In 1970, Morris was lured away from Chicago to work for Time-Life Films, where he dealt extensively with the BBC. There he had a hand in the development or importation of such landmark series as "Civilization," "Dr. Who," "Search for the Nile," "The Ascent of Man," "America" and even "Masterpiece Theatre."

Morris really had to push "Search for the Nile," the story of the 19th century hunt for the source of that African river. "We co-produced `Search for the Nile' for $72,000. The first sale, to the NBC network, was for $750,000." The show also won a national Emmy.

Morris was one of the first Americans to see "Monty Python's Flying Circus." He showed it to his supervisor, who after viewing the zany and often risque show, agreed to buy the rights, but initially shied away from showing the series. "He said, `We can't market that stuff - all those naked girls, all those dirty jokes!' Now it's a staple, but it was only years later that `Monty Python' got on TV, and it really grew out of the development of `Masterpiece Theatre.'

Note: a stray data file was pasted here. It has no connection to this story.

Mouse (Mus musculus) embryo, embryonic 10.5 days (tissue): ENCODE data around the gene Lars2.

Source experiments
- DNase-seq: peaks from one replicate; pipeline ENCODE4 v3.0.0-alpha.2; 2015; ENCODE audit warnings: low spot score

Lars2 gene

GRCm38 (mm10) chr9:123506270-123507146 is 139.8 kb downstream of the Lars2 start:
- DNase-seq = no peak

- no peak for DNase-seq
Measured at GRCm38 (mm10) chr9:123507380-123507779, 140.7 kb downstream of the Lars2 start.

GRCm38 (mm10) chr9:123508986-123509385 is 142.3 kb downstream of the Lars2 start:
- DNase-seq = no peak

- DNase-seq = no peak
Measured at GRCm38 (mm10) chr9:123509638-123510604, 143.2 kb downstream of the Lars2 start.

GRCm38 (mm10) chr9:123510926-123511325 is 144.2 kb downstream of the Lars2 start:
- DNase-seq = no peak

"Now `Masterpiece Theatre' - I have to make it very, very clear - I just happened to be there, although I think I played a role." Morris was one of a group of Americans who screened the series that was included in the early "Masterpiece Theatre." He was there in an advisory capacity, and credits Mobil Oil vice president Herbert Schmertz for the idea.

Working on that project led to a job with PBS in New York, but "my heart was really in Chicago." He was soon hired back to manage the financially troubled WSNS-Channel 44, where he worked for more than a decade. Operating on a shoestring, he put the station in the black with a mix of sports - the White Sox, the Black Hawks and Loyola and De Paul basketball, among others - and religion. "We were the first station to carry the Christian Broadcasting Network.